Machine Learning. Artificial Neural Networks (Strength of Concrete).

By Data Scientist PakinJa

(This article was first published on Data R Value, and kindly contributed to R-bloggers)

It is important to mention that the present posts series began as a personal way of practicing R programming and machine learning. Subsequently feedback from the community, urged me to continue performing these exercises and sharing them. The bibliography and corresponding authors are cited at all times and this posts series is a way of honoring and giving them the credit they deserve for their work.

We will develop an artificial neural network example. The example was originally published in “Machine Learning in R” by Brett Lantz, PACKT publishing 2015 (open source community experience destilled).


The example we will develop is about predicting the strength of concrete based in the ingredients used to made it.

We will carry out the exercise verbatim as published in the aforementioned reference.

For more details on the model trees and regression trees algorithms it is recommended to check the aforementioned reference or any other bibliography of your choice.

### “Machine Learning in R” by Brett Lantz,
### PACKT publishing 2015
### (open source community experience destilled)
### based on: Yeh IC. “Modeling of Strength of
### High Performance Concrete Using Artificial
### Neural Networks.” Cement and Concrete Research
### 1998; 28:1797-1808.

### Strength of concrete example
### relationship between the ingredients used in
### concrete and the strength of finished product

### Dataset
### Compressive strength of concrete
### UCI Machine Learning Data Repository
### http://archive.ics.uci.edu/ml

### install an load required packages
#install.packages(“neuralnet”)

library(neuralnet)

### read and explore the data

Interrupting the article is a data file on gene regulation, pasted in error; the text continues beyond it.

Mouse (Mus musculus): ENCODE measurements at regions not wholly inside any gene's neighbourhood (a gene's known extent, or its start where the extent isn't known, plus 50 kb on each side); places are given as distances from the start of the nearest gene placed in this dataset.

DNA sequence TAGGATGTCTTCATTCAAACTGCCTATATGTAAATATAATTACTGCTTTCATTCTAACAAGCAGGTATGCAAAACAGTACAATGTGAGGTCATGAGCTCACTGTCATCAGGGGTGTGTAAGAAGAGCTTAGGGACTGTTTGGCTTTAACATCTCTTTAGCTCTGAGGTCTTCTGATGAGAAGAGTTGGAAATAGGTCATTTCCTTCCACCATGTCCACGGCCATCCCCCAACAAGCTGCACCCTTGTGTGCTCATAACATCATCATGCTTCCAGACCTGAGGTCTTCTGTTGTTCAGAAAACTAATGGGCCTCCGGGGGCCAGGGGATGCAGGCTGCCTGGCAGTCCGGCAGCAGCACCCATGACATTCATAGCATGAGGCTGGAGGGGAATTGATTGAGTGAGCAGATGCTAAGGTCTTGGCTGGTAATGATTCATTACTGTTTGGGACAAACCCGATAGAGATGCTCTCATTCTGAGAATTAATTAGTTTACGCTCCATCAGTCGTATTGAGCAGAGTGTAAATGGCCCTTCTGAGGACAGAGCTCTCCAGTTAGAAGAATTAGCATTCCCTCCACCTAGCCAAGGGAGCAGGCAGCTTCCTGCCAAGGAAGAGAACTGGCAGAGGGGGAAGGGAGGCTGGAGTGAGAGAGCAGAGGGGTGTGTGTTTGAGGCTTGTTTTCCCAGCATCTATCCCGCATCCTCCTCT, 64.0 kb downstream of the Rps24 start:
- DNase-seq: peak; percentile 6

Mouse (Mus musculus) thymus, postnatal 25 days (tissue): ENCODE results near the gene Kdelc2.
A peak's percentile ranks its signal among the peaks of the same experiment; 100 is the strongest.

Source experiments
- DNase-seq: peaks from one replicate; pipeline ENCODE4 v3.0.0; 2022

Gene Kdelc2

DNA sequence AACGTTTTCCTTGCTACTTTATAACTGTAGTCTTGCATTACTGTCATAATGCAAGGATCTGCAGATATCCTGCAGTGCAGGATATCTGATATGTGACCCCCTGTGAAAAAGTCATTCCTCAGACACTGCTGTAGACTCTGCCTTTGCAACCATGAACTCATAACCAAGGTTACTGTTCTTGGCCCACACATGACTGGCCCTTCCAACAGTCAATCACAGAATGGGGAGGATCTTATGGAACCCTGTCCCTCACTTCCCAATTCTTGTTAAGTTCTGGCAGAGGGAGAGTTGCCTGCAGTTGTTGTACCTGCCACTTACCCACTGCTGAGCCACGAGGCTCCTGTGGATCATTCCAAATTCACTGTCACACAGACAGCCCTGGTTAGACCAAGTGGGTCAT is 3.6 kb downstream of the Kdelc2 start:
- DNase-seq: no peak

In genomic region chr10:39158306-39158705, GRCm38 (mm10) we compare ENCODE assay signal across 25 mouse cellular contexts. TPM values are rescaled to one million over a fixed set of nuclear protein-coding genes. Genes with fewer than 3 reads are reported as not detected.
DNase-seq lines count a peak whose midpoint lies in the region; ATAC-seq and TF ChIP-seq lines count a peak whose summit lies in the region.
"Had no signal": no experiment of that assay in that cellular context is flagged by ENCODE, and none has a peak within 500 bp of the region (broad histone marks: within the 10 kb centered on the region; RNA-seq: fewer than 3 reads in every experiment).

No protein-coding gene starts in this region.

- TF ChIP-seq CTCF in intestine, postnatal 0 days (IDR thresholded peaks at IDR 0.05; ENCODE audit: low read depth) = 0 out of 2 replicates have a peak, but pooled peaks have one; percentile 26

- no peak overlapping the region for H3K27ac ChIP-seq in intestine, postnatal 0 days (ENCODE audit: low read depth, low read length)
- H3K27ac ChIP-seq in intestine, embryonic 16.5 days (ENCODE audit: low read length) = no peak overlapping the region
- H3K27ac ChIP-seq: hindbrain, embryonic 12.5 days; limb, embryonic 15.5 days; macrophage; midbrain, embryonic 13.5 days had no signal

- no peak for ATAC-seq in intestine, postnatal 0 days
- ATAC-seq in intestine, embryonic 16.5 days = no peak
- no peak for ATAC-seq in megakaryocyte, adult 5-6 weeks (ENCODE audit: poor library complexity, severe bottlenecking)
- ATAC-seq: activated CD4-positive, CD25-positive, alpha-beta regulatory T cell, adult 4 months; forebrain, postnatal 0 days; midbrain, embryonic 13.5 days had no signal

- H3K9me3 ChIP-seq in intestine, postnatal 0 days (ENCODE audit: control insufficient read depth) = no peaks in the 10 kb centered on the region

concrete str(concrete)

### neural networks work best when the input data
### are scaled to a narrow range around zero

### normalize the dataset values
normalize return((x – min(x)) / (max(x) – min(x)) )
}

### apply normalize() to the dataset columns
concrete_norm

### confirm and compare normalization
summary(concrete_norm$strength)
summary(concrete$strength)

### split the data into training and testing sets
### 75% – 25%

concrete_train concrete_test

### training model on the data
concrete_model ash + water + superplastic + coarseagg +
fineagg + age, data = concrete_train)

### visualize the network topology

plot(concrete_model)


### there is one input node for each of the eight
### features, followed by a single hidden node and
### a single output node that predicts the concrete
### strength
### at the bottom of the figure, R reports the number
### of training steps and an error measure called the
### the sum of squared errors (SSE)

### evaluating model performance

### predictions
model_results predicted_strength

### because this is a numeric prediction problem rather
### than a classification problem, we cannot use a confusion
### matrix to examine model accuracy
### obtain correlation between our predicted concrete strength
### and the true value

cor(predicted_strength, concrete_test$strength)

### correlation indicate a strong linear relationships between
### two variables

### improving model performance
### increase the number of hidden nodes to five
concrete_model2 ash + water + superplastic + coarseagg +
fineagg + age, data = concrete_train, hidden = 5)

plot(concrete_model2)


### SSE has been reduced significantly

### predictions
model_results2 predicted_strength2

### performance
cor(predicted_strength, concrete_test$strength)

### notice that results can differs because neuralnet
### begins with random weights
### if you’d like to match results exactly, use set.seed(12345)
### before building the neural network


You can get the example and the dataset in:
https://github.com/pakinja/Data-R-Value

To leave a comment for the author, please follow the link and comment on their blog: Data R Value.

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